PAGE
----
Residents balk but re-zoning approved for North Shelby subdivision
Published 5:07 pm Wednesday, February 6, 2019
NORTH SHELBY – A 63-lot subdivision will be developed near the intersection of Caldwell Mill Road and Indian Crest Drive in North Shelby County after the Shelby County Planning Commission approved re-zoning for the site at a contentious meeting on Monday, Feb. 4.
A site proposal for Rushing Farms was presented along with a request to re-zone the 63-acre property from E-1 Single Family Estate District to E-2 SD Single Family Estate Special District from Brooks Harris of Harris Doyle Homes.
While E-1 zoning requires lot sizes of at least an acre, the E-2 zoning will allow the developer to include some lots that are smaller than an acre.
The lot sizes, increased traffic in the area and stormwater runoff were among the concerns voiced by residents of the area.
The Commission’s meeting room overflowed with people interested in the re-zoning decision along with another case heard by the Commission (a denied re-zoning request for 8.9 acres off Valleydale Road to develop a senior independent living community).
Residents filled every available seat, sat on the floor, lined the walls and stood shoulder-to-shoulder in the back of the room and then out into the hallway.
When Commission Chairman Jim Davis asked who would like to speak against the Rushing Farms property re-zoning, most of those in attendance raised their hands.
But the first person allowed to speak in opposition to the development was Indian Springs Village Engineer Frazier Christy, who spoke to many of the concerns held by those at the meeting.
“We don’t presume to tell you what to do,” Christy said but asked the Planning Commission to give “careful consideration” to the proposal.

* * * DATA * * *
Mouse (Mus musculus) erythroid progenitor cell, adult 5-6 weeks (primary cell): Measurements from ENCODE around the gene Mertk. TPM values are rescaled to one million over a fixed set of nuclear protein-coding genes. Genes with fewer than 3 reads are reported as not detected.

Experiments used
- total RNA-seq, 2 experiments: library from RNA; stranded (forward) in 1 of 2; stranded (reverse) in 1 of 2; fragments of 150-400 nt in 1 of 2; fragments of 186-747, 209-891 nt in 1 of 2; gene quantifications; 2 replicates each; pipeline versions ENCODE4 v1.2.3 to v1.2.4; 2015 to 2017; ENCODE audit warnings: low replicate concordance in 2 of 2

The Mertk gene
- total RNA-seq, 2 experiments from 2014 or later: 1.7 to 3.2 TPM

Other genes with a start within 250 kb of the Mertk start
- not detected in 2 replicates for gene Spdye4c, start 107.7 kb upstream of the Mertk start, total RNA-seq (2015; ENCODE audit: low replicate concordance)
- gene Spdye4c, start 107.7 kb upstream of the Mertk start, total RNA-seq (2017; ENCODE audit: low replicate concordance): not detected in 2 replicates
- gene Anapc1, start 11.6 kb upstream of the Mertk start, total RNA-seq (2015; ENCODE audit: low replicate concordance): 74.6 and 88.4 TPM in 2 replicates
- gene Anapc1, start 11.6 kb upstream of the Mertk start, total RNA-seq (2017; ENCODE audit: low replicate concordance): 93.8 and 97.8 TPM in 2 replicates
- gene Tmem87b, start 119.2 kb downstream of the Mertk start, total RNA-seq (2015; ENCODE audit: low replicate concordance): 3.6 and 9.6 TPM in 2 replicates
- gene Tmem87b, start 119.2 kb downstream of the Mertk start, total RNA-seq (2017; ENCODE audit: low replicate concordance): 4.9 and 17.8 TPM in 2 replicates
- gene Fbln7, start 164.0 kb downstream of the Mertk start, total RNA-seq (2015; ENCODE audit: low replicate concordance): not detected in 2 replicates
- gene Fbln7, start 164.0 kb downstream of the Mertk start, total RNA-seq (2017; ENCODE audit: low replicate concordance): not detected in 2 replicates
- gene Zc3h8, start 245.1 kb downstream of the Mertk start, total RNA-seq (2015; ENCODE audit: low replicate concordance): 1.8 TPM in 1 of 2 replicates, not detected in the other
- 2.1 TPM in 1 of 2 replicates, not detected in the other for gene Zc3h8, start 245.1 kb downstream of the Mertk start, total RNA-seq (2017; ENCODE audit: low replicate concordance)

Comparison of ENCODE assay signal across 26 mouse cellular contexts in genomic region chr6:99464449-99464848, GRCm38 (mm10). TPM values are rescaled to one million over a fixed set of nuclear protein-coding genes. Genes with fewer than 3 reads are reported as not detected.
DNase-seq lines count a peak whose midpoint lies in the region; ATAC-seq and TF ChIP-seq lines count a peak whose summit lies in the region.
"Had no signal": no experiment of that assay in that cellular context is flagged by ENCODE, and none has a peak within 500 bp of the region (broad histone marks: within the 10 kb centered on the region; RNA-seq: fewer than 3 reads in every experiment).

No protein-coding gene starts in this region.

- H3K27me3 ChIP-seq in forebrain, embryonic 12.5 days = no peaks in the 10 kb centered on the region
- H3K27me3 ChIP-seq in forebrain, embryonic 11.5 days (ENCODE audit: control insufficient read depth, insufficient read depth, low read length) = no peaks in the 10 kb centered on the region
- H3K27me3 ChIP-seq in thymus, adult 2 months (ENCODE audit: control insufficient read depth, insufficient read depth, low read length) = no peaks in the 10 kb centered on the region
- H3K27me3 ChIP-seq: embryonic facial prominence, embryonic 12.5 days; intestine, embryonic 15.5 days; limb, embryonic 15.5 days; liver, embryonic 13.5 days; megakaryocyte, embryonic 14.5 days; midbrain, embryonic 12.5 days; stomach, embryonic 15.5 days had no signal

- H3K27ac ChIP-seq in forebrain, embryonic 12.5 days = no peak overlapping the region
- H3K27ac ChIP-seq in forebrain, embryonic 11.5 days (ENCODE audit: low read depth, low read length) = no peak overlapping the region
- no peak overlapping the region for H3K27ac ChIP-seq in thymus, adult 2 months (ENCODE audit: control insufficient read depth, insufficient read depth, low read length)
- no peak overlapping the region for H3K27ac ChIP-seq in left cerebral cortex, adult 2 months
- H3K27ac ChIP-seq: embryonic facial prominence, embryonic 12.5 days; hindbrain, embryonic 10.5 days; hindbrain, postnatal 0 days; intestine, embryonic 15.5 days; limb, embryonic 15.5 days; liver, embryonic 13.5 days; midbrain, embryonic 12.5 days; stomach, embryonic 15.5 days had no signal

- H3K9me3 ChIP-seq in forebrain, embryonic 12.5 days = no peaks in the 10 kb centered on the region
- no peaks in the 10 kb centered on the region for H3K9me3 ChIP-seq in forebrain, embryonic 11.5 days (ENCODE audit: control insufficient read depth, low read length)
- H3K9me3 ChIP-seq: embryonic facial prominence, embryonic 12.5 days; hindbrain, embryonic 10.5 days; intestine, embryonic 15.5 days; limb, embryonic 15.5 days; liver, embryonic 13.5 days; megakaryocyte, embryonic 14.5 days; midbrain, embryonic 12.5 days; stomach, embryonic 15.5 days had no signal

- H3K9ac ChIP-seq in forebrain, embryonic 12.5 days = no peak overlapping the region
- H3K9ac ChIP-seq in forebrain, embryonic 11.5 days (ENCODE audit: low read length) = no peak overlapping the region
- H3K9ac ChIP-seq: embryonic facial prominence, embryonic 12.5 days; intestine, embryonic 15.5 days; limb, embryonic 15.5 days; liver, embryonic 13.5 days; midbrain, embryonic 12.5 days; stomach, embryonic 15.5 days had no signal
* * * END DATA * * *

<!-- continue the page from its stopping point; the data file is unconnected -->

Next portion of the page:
To conclude his presentation, Christy pointed at a map of the development on a projection screen and said, “Every one of these could be 1-acre lots,” to an ovation from those in attendance.
Rushing Farms borders Indian Springs Village but is in unincorporated Shelby County and thus subject to the decision of the Planning Commission, which voted 4-2 in favor of the re-zoning with one abstention.
The developer said two detention ponds will reduce the site’s current stormwater runoff by 40 percent and 23 percent at the locations of the ponds, which exceeds the county’s regulations for new developments.
Officials estimated that about 57 lots could have been developed at the site without a change in zoning.
The developer said the re-zoning was requested because, once roads were mapped based on the site’s topography, slightly smaller lots were more reasonable.
Also, Harris said the smaller lot sizes will allow for the addition of walking trails, common areas, green spaces and more buffer space between new houses and Caldwell Mill Road, for example.
Harris said he worked with county officials to develop the plan.
“We’ve worked very, very hard to develop a site that is harmonious with its surroundings,” he said.
Access to the development will be from the Caldwell Mill Road intersection with Cahaba Valley Trace (where a three-way intersection will become four-way) and off New Hope Mountain Road.